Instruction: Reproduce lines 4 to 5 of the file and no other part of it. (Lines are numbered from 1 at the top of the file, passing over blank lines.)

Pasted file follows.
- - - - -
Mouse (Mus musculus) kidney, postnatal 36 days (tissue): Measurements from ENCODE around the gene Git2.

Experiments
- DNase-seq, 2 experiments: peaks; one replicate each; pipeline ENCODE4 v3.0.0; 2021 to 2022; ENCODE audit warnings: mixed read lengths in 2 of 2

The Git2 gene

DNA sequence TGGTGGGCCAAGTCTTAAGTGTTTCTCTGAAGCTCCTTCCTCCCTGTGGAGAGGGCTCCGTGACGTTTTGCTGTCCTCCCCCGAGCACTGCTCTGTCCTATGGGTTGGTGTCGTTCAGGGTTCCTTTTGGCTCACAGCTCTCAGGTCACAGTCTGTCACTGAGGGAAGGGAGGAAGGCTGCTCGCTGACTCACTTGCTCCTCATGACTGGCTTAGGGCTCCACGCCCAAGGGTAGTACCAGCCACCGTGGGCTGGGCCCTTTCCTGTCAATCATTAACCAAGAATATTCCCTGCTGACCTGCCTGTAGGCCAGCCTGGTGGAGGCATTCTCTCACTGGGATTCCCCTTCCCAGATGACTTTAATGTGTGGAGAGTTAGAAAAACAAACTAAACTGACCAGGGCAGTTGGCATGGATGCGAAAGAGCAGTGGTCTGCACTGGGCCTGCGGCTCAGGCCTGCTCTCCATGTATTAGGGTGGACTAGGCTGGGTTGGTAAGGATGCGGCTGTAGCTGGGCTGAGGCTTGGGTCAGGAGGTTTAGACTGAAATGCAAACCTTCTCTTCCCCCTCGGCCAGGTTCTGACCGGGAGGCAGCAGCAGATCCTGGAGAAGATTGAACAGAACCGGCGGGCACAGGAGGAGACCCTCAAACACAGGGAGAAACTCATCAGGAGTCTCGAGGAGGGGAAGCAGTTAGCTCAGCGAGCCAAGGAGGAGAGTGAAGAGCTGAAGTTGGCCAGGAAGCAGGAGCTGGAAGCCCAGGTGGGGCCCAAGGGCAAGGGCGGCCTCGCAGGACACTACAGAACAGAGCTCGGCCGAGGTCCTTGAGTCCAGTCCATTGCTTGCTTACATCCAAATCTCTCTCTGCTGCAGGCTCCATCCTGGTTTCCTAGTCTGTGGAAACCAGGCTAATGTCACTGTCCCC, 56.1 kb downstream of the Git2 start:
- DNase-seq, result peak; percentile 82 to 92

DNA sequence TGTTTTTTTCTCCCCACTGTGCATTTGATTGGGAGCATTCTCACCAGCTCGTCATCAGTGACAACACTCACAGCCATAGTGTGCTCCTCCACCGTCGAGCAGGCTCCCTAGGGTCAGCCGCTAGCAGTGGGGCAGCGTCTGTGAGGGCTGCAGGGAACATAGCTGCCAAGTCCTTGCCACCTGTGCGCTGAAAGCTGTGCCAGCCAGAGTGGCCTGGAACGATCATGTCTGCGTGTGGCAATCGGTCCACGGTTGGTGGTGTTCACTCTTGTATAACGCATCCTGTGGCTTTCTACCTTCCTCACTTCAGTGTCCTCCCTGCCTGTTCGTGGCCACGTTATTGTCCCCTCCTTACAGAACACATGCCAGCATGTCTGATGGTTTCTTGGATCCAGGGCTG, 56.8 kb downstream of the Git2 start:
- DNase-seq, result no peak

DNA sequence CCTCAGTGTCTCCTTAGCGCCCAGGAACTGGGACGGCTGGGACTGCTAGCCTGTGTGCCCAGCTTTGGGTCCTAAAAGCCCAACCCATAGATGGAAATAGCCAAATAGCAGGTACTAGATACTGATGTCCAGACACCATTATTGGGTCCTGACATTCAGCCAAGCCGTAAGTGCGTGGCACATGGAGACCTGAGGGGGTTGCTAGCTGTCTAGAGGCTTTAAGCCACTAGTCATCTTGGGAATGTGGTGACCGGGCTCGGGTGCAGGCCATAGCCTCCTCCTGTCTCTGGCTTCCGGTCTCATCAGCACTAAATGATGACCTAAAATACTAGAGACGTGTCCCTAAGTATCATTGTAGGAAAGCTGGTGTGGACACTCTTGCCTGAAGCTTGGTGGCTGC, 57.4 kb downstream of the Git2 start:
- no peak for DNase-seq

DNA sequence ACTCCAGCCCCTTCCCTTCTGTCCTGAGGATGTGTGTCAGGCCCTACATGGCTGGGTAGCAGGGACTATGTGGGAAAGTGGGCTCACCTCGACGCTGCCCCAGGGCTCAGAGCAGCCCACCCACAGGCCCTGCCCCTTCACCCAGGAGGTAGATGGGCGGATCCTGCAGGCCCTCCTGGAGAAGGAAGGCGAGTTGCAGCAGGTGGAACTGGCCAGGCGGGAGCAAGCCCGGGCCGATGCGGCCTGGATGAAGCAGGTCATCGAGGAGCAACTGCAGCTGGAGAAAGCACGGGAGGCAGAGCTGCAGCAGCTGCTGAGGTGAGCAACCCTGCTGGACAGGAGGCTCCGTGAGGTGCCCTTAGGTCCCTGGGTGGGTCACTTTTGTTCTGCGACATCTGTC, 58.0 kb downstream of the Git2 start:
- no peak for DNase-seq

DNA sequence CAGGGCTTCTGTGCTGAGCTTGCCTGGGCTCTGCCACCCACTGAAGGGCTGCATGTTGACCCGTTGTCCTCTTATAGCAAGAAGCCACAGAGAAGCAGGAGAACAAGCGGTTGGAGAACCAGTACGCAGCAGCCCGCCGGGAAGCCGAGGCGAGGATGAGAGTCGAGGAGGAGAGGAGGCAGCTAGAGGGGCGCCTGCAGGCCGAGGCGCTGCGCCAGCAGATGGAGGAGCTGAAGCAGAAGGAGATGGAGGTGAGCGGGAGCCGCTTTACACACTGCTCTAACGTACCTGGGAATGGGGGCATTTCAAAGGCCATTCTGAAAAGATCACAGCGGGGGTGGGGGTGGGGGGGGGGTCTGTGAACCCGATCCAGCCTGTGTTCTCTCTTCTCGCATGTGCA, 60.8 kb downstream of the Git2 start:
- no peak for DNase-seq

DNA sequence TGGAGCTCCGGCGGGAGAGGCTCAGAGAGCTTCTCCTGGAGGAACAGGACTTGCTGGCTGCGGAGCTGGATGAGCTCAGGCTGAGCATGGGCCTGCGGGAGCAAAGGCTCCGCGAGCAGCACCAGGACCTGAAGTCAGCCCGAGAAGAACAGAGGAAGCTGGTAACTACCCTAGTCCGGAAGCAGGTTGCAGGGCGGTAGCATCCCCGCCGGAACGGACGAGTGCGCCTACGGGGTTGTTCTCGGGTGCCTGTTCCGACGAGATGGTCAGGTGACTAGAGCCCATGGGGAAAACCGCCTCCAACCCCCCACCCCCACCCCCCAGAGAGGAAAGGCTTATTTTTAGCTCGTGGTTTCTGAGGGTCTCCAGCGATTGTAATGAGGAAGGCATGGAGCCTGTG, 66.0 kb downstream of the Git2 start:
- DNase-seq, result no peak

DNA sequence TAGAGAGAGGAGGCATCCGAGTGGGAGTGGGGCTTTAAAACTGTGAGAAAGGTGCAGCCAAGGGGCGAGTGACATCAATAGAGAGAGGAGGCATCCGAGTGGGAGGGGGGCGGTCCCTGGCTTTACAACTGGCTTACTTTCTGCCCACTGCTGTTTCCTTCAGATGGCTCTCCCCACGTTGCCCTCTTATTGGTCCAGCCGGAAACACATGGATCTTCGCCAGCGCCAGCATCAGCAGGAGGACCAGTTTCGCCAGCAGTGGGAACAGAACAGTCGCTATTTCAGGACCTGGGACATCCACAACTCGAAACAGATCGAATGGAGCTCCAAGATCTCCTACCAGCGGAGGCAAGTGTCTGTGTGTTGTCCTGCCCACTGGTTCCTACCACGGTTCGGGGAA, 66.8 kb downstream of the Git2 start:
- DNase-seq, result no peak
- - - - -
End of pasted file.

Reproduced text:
The Git2 gene

DNA sequence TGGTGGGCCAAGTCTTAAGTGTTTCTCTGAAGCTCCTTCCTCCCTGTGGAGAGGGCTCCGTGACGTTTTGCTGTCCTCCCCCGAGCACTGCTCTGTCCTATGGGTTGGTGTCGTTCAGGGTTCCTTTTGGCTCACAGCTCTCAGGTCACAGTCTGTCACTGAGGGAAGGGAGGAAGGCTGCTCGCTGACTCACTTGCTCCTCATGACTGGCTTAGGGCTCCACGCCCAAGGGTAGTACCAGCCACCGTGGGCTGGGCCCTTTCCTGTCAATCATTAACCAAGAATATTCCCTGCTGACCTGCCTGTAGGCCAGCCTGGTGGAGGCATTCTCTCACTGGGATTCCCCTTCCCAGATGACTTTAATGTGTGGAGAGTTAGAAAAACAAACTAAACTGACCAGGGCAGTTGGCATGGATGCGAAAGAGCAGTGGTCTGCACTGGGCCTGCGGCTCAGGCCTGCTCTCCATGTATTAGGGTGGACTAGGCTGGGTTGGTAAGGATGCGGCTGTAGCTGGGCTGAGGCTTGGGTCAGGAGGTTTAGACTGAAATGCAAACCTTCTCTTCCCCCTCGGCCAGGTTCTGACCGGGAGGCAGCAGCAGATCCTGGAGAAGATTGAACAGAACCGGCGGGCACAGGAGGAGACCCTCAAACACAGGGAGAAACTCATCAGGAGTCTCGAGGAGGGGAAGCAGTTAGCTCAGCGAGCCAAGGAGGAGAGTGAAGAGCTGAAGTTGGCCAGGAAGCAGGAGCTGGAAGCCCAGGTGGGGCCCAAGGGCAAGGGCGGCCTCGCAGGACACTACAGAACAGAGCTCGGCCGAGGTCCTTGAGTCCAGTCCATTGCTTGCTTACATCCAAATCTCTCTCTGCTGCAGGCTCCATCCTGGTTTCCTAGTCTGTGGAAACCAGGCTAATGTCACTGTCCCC, 56.1 kb downstream of the Git2 start: